The website of Dan Erdman
In 1968, President Lyndon Johnson commissioned a study on pornography. Sexually explicit media of all types had come to enjoy increasing social and legal tolerance, and the main mission of the assembled committee was to determine whether any significant harm might come to American society as a result of this. They concluded, in a ten-volume report released 1970, that there was little to fear in this regard, dismissing any significant connection between pornography and crime, juvenile delinquency or other anti-social behavior. (This was to the chagrin of by-then-President Nixon, who said “I have evaluated the report and categorically reject its morally bankrupt conclusions and major recommendations…Smut should not be simply contained…it should be outlawed in every State in the Union.”)
The report itself is not hard to get ahold of, but those who would like a peek behind the curtain are directed to the Lyndon Johnson Presidential Library and Museum in the fine city of Austin, Texas*, where the complete paper record of the committee’s research can be found in the archives. Among the 136 boxes and 64 linear feet of material is this interesting letter by “Jack,” who typically signed letters under his given name, John J. Sampson**. Sampson was one of the committee’s researchers, charged with investigating the production and distribution of the various types of adult movies that existed back then, from one-reel stags to tamer exploitation fare. It was in the course of this work that he got in touch with the great producer David F. Friedman.
Sampson’s correspondence with his various informants is uniformly friendly – he was, I think, primarily and genuinely motivated by a desire to produce an objective report, not instigate a witch hunt – but his letters to Friedman are remarkable in their collegiality. This is my favorite of the bunch, referring to a preview screening of Trader Hornee which the producer had (evidently) arranged for him. It seems that Friedman asked Sampson for his take on the new film, and he not only gave his honest opinion but apparently agonized for a few days afterward over whether or not he had made himself entirely clear. I’m touched by the fact that he took both Friedman and his work this seriously, and admire his tenacity in making the effort to clarify his critical impressions. If only more film critics and historians would follow his example!
I want to enclose a personnal [sic] note regarding my comments on Trader Hornee. In thinking about our conversation, I feel I may have offended you. After all, it is not considered good manners to point out the defects of a baby to a new father.
As I said, I felt that the film was somewhere between fair and good. I said that I felt there were come very funny bits in the film and that overall it was quite enjoyable. I also said that it just missed for several reasons: mainly the quality of some of the actors and a somewhat uneven pace. Please understand that I made my judgement in comparison to all films, not just to skin flicks. It seemed to me that the quality of Trader Hornee demanded that it be so compared.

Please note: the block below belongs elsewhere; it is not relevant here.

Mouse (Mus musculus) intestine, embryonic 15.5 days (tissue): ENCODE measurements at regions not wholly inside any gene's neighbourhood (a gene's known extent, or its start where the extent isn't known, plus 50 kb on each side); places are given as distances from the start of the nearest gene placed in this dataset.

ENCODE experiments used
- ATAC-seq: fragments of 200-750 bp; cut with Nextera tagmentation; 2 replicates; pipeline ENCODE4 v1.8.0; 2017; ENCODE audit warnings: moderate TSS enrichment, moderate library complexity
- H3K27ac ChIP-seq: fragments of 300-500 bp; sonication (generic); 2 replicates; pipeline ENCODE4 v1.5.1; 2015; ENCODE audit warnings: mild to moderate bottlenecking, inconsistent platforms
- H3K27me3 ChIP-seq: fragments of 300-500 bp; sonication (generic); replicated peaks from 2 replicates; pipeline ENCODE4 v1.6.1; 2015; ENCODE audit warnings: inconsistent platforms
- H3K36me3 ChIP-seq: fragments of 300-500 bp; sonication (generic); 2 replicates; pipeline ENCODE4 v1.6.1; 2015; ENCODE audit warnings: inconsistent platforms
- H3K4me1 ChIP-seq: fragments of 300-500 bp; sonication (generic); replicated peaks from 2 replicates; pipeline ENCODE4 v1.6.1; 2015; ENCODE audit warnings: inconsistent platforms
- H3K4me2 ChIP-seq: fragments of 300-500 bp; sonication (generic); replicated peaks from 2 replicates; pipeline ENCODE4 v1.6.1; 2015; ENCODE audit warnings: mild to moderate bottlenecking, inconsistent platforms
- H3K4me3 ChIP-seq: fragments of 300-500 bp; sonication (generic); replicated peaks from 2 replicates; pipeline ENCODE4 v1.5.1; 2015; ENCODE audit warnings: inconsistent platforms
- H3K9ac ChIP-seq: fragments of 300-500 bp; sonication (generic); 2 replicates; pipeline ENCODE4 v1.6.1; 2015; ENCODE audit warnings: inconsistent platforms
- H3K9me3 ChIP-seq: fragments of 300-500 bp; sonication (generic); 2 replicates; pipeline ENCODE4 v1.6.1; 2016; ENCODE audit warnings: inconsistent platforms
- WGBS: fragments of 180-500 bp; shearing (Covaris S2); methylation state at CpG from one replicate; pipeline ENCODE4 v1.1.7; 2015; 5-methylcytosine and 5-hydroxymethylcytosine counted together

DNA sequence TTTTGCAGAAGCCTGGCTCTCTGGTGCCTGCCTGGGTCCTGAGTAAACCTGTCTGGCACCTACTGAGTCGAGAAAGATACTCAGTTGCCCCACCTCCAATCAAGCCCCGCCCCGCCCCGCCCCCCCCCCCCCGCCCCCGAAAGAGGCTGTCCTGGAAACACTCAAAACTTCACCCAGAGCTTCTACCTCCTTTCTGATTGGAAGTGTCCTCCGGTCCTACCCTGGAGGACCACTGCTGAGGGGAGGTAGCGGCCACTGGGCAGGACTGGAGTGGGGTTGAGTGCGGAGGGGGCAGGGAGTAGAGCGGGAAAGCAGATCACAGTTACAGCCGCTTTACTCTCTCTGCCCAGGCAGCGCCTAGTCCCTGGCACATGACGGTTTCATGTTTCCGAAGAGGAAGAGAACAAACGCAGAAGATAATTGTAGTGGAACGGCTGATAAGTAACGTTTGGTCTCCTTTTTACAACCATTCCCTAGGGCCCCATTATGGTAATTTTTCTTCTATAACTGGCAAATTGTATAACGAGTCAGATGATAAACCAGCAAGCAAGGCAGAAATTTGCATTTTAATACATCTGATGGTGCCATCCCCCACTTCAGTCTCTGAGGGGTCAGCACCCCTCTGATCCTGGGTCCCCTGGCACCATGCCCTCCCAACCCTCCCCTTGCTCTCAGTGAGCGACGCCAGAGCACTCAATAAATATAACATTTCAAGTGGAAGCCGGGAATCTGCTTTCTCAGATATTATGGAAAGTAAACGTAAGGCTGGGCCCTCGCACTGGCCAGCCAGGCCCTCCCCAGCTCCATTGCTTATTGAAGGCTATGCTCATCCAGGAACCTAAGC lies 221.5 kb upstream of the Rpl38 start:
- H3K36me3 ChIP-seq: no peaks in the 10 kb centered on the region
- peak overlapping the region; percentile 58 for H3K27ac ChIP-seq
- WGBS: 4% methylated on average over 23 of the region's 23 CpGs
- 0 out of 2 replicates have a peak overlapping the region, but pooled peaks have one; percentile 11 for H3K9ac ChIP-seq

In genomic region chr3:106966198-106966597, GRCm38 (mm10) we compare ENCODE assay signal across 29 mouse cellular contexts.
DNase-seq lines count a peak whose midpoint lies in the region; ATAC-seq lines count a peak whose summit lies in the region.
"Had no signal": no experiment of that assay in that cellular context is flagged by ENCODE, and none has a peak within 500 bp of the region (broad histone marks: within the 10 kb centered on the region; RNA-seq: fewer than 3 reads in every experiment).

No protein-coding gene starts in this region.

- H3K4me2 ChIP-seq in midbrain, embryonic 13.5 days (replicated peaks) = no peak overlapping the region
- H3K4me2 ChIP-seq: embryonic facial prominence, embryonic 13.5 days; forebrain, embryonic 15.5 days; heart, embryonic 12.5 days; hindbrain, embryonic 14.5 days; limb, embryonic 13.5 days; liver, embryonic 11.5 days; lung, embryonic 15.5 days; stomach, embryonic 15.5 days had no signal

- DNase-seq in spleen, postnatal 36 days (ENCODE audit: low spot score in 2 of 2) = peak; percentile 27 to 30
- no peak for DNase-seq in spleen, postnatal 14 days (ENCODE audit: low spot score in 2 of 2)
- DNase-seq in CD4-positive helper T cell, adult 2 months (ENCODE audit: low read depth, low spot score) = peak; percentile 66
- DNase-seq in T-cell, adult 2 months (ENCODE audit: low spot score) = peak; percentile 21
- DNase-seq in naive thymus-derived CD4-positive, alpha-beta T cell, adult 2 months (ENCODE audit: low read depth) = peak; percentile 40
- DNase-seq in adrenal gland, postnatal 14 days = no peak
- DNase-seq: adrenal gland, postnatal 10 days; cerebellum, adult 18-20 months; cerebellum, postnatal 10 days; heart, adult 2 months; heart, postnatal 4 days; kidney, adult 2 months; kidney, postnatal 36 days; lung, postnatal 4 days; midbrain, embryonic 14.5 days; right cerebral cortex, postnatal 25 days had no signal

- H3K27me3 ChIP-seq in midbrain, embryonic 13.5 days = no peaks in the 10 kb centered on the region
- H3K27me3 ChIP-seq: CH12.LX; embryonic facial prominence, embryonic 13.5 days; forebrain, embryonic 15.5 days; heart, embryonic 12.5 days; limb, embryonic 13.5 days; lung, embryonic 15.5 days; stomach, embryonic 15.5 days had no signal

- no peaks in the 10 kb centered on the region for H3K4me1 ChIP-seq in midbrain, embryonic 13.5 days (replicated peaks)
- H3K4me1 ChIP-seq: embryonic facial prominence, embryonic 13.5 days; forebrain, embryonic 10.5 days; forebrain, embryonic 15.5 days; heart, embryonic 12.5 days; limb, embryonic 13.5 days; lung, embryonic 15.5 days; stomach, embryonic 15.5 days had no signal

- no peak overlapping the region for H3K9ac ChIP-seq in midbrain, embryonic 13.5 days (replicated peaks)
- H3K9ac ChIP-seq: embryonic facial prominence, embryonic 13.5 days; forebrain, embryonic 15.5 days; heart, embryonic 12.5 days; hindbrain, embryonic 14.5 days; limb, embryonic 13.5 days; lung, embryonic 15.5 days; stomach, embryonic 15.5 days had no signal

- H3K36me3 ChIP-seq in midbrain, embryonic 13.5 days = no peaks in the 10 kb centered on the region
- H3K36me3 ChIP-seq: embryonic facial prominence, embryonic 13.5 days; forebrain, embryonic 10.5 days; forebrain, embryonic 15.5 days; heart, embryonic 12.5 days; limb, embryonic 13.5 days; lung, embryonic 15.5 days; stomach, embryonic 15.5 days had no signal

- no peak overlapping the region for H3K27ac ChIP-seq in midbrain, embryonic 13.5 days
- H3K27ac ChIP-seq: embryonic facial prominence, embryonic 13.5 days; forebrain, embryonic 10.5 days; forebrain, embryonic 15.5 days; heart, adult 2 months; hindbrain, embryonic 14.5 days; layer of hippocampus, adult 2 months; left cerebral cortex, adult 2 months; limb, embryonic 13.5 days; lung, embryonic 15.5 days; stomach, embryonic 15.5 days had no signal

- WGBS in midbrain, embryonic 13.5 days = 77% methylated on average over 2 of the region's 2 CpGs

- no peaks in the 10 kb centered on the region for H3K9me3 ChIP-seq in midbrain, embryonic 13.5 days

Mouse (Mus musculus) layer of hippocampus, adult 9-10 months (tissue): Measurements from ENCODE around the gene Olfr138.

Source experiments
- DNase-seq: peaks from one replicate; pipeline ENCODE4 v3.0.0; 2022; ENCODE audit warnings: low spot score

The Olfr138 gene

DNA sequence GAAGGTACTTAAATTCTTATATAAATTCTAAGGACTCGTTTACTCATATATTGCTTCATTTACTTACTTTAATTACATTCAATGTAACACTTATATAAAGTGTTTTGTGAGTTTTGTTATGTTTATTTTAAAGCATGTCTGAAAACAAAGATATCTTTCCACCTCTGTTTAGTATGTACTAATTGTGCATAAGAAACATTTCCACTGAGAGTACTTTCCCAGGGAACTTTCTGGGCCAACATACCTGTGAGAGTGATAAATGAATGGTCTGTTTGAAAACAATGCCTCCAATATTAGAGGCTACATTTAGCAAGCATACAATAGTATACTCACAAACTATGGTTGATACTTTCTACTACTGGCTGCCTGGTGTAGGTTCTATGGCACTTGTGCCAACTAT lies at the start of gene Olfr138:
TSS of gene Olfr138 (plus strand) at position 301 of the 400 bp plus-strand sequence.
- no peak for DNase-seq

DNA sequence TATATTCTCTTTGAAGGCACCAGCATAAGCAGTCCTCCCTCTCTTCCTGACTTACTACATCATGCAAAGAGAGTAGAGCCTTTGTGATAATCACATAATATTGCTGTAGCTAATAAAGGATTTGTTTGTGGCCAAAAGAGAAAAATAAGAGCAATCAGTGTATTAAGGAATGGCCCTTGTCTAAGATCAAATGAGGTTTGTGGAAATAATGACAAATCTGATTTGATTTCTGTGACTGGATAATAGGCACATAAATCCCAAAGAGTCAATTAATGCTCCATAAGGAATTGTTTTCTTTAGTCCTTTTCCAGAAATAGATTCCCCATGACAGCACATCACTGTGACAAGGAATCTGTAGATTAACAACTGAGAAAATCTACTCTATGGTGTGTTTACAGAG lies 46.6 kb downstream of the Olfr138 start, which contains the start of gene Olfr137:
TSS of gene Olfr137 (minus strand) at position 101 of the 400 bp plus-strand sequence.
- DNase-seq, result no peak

This is what I mean. I, as a film fan and not as a smut investigator, cannot talk about Vixen as a film. Vixen can be discussed as erotic stimulus; except for prosecutors, defense lawyers, and witnesses, it is really impossible to talk about it as a “film.” On the other hand, I Am Curious (Yellow) can only be discussed as a film; as a skin flick or as sexual stimulus, it’s a bust (not a pun). The sexual segments in Curious, [sic] can be discussed of course, but only in the context of the whole film (bad or good). I think Trader Hornee falls in this same classification. Whether one is interested in the nude and sex action or not, my overall impression was one of a legitimate attempt at satire (Or perhaps camp comedy). In this I felt the great potential was almost brought off.
If Trader Hornee is compared only against skin movies (most of which are schlock), anyone with a sense of filmmaking must agree that it technically towers above the vast majority; except, possibly, in eroticism.
In any event, I did enjoy the movie. I thank you very much for your courtesy. I apologize if I gave offense where none was intended.
* If any friends from Austin are reading, please accept profuse bowing and scraping on my part for not getting in touch. I only had a few days in town and spent the most part of each at the Library. I hope to return soon, and for a visit which is both longer and less densely-packed. I’ll call you.
** Apologies again, this time to the general reader. Having just now gotten back home from Texas, I haven’t had time to properly organize my research notes, so there’s a good chance that there might be a few factual whoppers in the details of this post. I’ll strike and make note of any idiotic mistakes as I find them.